The levels are rather difficult, actually. There are barrages of enemies in virtually every level, and the few that don't have them have many pitfalls that are easy to fall prey to. Villains include giant frogs, lemon drops that drop on you, live chairs, jumping little men, guards, flying monkeys, crabs, fish, jumping dentures, cats, buzzards, and even bluebirds. Yes, even the "happy little bluebirds" want to kill you.

Each country has a "boss." In the first three countries, defeating the boss gets you your companion. To get the Scarecrow, you must defeat a giant crow. The Tin Woodman, a locomotive. The Cowardly Lion, a giant mouse with a crown. ... If they had the Queen of the Field Mice in mind, I don't know what they were thinking. The final boss is the Wicked Witch of the West, but you don't see Dorothy get Toto back for some reason.

Each country has different colored bricks to complete a road to finish the last level of each country safely. About 99 bricks does it. However, to get them all requires replaying levels. Fortunately, each one can be ended early by walking back to the beginning.

In addition, to get to the Emerald City, you have to have six tickets from each country, a fact you don't learn if you don't have the manual until you get to the Emerald City! These can be found hidden away (or just lying there) or by playing a mini-game where you play as Toto. Most of these are easy to complete, though some are tricky. They are accessed by touching a dog bone you see hanging around.

The most difficult mini-game involves clearing off numbers that you get by rolling dice. Why this is so difficult is that as you go on, you run out of numbers to clear, and if you get a number that's already been cleared off, you have to find the dog bone again and start over. If you're playing the game on a real Super NES, this would be extremely frustrating. I've played it on an emulator, and fortunately, that lets you save and restore states so you can try again without the hassle. Still, it is frustrating because it takes awhile before you get a number you can clear off.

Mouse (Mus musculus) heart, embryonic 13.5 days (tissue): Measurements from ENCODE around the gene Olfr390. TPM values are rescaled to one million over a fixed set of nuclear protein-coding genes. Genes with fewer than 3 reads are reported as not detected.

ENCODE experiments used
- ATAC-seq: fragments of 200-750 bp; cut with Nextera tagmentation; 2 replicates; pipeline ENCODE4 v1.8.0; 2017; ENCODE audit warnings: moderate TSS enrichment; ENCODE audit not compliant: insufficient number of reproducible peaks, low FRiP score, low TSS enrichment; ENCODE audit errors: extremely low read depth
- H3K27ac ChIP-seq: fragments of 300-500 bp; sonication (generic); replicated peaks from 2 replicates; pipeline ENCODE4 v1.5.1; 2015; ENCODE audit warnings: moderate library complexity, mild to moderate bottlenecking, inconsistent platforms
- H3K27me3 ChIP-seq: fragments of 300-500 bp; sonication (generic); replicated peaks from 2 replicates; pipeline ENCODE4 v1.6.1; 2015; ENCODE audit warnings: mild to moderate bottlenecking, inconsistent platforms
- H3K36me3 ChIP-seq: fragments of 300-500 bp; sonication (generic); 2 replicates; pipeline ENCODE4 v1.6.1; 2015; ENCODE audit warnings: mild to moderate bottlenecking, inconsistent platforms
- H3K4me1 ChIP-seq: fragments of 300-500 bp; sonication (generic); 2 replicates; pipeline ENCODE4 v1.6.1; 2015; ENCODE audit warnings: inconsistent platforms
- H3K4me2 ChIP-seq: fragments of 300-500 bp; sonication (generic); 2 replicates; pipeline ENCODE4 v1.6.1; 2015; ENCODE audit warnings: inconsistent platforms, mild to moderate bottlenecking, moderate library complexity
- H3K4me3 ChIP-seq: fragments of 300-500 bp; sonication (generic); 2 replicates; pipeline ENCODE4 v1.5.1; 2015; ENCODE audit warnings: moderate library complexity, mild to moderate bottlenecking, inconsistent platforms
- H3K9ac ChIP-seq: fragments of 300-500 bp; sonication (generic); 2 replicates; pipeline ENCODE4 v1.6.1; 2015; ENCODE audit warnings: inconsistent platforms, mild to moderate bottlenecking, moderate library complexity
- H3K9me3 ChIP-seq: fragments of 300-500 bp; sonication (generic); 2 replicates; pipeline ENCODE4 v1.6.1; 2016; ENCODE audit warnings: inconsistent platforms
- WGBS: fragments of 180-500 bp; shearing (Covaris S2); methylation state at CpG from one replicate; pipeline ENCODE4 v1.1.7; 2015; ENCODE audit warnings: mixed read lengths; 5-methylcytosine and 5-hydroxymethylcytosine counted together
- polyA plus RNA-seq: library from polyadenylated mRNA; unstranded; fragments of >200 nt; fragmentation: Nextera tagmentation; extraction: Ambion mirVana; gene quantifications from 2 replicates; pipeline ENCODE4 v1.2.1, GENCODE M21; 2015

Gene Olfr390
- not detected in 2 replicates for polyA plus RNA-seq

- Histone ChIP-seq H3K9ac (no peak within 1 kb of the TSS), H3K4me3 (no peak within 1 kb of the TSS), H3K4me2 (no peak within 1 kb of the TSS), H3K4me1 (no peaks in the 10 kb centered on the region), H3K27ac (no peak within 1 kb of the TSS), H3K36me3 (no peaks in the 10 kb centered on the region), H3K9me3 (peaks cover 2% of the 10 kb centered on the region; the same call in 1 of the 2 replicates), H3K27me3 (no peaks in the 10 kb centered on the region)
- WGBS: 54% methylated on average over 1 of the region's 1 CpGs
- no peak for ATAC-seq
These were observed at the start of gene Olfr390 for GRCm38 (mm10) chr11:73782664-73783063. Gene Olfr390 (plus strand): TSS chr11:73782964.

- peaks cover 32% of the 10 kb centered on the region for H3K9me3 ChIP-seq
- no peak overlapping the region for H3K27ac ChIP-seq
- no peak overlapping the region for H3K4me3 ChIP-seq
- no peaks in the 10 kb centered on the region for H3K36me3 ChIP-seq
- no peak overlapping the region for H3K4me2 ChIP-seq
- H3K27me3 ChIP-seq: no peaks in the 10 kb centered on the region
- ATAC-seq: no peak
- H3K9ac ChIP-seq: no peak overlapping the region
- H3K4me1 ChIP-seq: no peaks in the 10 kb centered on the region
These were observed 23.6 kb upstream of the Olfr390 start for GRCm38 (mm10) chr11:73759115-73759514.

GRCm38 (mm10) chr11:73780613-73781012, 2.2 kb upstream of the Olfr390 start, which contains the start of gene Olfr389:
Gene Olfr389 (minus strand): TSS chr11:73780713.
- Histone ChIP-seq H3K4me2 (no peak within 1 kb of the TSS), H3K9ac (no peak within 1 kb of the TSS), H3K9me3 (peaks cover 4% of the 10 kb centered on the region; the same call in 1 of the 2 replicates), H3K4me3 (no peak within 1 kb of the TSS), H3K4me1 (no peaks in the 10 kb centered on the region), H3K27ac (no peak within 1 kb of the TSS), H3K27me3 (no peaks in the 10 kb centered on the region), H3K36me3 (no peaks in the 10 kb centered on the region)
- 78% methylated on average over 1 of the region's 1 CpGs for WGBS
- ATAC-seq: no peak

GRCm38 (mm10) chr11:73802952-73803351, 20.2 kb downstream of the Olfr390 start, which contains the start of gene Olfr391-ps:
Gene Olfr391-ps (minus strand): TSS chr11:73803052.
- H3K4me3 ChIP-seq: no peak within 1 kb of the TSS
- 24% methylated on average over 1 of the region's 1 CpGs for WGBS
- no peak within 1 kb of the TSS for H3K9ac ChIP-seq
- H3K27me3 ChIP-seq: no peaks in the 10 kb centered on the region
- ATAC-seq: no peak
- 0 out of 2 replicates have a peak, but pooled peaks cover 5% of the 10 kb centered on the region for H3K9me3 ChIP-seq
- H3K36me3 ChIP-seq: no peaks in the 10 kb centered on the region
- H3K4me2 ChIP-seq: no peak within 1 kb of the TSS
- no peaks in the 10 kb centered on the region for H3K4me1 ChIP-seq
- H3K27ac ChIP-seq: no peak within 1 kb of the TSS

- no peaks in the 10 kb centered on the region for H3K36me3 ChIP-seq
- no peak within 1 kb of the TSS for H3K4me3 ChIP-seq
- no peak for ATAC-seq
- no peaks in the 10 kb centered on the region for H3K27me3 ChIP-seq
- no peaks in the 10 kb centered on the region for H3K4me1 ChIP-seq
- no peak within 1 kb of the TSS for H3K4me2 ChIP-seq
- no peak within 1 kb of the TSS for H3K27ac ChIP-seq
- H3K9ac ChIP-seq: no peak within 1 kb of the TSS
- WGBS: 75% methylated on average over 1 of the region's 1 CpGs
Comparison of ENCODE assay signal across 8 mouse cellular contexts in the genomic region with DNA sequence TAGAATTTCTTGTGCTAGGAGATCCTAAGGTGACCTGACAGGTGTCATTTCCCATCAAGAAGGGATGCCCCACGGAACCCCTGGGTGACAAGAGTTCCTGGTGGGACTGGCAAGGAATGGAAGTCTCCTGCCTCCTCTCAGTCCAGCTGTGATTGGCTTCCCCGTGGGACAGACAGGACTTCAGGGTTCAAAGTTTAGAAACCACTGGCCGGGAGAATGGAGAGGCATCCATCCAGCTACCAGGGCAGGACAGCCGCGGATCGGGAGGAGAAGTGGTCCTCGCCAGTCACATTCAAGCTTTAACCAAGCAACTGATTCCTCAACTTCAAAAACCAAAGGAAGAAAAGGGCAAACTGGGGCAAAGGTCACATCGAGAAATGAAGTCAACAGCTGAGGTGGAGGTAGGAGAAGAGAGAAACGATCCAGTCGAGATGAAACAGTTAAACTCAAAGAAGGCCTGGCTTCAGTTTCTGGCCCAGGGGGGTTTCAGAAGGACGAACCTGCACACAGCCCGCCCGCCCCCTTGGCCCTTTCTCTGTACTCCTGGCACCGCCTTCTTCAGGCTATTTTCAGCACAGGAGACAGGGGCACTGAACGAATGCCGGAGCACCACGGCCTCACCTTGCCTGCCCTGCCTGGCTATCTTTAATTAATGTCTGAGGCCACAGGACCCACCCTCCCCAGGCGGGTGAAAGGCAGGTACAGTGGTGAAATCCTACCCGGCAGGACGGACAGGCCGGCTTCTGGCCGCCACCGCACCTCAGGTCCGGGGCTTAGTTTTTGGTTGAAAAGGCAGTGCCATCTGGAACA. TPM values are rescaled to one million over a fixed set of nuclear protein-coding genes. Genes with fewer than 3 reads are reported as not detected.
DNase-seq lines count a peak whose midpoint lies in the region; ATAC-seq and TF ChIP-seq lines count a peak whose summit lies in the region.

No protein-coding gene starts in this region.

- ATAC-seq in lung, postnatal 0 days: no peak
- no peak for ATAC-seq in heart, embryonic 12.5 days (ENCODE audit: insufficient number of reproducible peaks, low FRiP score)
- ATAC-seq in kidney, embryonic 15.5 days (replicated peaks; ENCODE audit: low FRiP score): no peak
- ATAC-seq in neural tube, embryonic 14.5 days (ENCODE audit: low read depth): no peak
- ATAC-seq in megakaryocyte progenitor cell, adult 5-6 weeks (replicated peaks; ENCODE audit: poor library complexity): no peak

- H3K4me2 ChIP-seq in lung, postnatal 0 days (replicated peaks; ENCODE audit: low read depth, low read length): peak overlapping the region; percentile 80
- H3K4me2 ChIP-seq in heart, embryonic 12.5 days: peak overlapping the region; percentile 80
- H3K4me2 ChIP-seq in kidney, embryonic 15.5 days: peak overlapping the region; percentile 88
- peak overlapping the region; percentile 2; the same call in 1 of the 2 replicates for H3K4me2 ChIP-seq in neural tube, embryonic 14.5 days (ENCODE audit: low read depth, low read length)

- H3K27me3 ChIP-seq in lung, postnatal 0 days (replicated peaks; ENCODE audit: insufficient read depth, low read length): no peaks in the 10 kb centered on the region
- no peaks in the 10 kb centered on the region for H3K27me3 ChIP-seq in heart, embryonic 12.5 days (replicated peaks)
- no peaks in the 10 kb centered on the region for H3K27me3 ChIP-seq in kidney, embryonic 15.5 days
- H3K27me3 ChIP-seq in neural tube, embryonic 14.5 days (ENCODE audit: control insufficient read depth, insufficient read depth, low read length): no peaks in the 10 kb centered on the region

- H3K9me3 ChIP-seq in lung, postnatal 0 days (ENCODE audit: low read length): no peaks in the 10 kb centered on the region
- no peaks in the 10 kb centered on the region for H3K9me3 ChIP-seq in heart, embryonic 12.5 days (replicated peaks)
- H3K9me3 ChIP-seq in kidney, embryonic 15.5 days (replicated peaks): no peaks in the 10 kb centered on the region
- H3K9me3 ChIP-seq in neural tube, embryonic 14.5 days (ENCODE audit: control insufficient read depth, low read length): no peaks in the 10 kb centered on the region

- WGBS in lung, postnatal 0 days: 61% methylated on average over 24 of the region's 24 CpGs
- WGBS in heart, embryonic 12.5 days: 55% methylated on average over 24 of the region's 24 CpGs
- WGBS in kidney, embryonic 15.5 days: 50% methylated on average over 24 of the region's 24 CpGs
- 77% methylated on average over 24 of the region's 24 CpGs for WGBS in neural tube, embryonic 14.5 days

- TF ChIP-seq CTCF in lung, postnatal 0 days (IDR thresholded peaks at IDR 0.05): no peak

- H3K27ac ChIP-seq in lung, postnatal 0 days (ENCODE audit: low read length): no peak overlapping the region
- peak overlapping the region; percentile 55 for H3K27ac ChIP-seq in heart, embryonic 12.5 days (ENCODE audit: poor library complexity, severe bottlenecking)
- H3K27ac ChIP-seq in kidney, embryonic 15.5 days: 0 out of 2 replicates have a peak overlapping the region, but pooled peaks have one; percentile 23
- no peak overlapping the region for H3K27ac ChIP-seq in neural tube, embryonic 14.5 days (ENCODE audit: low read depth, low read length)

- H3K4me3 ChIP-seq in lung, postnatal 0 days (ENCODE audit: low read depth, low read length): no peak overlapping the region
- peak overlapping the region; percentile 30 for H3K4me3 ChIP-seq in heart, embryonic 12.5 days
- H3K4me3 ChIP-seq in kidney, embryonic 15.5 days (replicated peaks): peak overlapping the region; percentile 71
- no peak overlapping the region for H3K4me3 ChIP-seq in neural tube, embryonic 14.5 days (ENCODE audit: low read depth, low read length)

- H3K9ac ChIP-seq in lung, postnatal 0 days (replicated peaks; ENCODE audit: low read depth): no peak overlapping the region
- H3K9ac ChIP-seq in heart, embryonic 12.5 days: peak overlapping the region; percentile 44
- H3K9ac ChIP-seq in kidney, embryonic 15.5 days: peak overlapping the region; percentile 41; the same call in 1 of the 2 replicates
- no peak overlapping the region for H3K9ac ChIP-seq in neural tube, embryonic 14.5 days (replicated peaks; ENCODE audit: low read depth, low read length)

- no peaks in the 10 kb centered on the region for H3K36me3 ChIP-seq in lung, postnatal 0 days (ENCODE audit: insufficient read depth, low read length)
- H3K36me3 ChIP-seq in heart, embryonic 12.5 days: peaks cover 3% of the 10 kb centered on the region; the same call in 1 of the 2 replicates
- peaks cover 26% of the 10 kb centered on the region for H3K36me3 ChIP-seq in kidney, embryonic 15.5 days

After beating a boss or completing a country, you're given a password you can enter when you start the game so you can start from that part again.

In the Emerald City, you must find keys to go through giant emeralds that don't look like doors. Finally, you meet the Wizard, who appears in a globe and tells you that the magic of the Ruby Slippers has been depleted and now "neither witch will want them." (WHICH other witch?) Dorothy and Toto are sent home in a balloon.

The game has a lot of great ideas for a Wizard of Oz-based action platform game, but the overflow of enemies feels un-Ozzy. In addition, the difficulty is just too difficult when you start. My first attempt, I had only beaten the first level before all my lives were depleted. The game is not intuitive at all. So, this is not a game for someone who isn't a seasoned gamer. And the seasoned gamer will likely not be interested. It is a case where it failed to find an appropriate audience. The difficulty and repetitiveness required to finish the game will turn off anyone who isn't determined to complete it.

And I never figured out how to change color. There was nothing about it in the manual. (Maybe that feature was dropped before release.)

3 comments:

Doug Wall said...

I think I saw the Angry Video Game Nerd review this one. He hated it.

Nathan said...

If the Winkie Country is purple, maybe it means they had Volkov's Magic Land in mind? Okay, probably not.

Sam A M said...

I never really was much into video games like that, unless it was something like SEGA/Sonic or Mario Kart/Donkey Kong.